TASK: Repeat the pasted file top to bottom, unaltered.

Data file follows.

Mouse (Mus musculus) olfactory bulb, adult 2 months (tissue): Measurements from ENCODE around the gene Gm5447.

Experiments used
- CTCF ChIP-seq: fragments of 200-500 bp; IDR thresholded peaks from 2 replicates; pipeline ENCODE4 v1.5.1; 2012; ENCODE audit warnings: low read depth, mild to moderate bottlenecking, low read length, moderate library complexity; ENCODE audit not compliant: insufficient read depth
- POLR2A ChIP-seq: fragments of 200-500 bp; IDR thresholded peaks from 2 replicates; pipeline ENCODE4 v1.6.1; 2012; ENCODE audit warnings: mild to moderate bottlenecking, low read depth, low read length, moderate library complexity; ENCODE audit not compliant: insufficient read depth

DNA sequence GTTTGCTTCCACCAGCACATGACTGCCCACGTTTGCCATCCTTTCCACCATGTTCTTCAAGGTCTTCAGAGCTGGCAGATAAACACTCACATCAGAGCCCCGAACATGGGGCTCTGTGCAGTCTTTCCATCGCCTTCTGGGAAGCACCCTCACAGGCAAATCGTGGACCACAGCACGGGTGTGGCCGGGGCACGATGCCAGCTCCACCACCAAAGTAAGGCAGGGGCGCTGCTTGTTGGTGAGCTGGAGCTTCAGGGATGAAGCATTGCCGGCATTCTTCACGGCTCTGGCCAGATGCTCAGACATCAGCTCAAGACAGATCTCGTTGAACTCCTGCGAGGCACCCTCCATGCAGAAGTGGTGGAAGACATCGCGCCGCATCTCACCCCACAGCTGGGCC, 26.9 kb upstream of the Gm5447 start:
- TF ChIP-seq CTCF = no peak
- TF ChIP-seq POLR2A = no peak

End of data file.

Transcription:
Mouse (Mus musculus) olfactory bulb, adult 2 months (tissue): Measurements from ENCODE around the gene Gm5447.

Experiments used
- CTCF ChIP-seq: fragments of 200-500 bp; IDR thresholded peaks from 2 replicates; pipeline ENCODE4 v1.5.1; 2012; ENCODE audit warnings: low read depth, mild to moderate bottlenecking, low read length, moderate library complexity; ENCODE audit not compliant: insufficient read depth
- POLR2A ChIP-seq: fragments of 200-500 bp; IDR thresholded peaks from 2 replicates; pipeline ENCODE4 v1.6.1; 2012; ENCODE audit warnings: mild to moderate bottlenecking, low read depth, low read length, moderate library complexity; ENCODE audit not compliant: insufficient read depth

DNA sequence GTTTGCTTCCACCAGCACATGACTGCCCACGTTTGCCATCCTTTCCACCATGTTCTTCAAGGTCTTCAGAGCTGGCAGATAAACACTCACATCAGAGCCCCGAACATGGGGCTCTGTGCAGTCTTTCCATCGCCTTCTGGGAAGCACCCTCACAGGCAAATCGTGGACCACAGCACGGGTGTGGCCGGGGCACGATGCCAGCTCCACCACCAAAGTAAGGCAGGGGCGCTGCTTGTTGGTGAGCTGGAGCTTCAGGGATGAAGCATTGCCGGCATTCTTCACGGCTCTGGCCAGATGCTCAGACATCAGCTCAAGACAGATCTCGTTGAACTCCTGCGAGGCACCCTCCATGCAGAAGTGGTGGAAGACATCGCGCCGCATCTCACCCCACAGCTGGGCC, 26.9 kb upstream of the Gm5447 start:
- TF ChIP-seq CTCF = no peak
- TF ChIP-seq POLR2A = no peak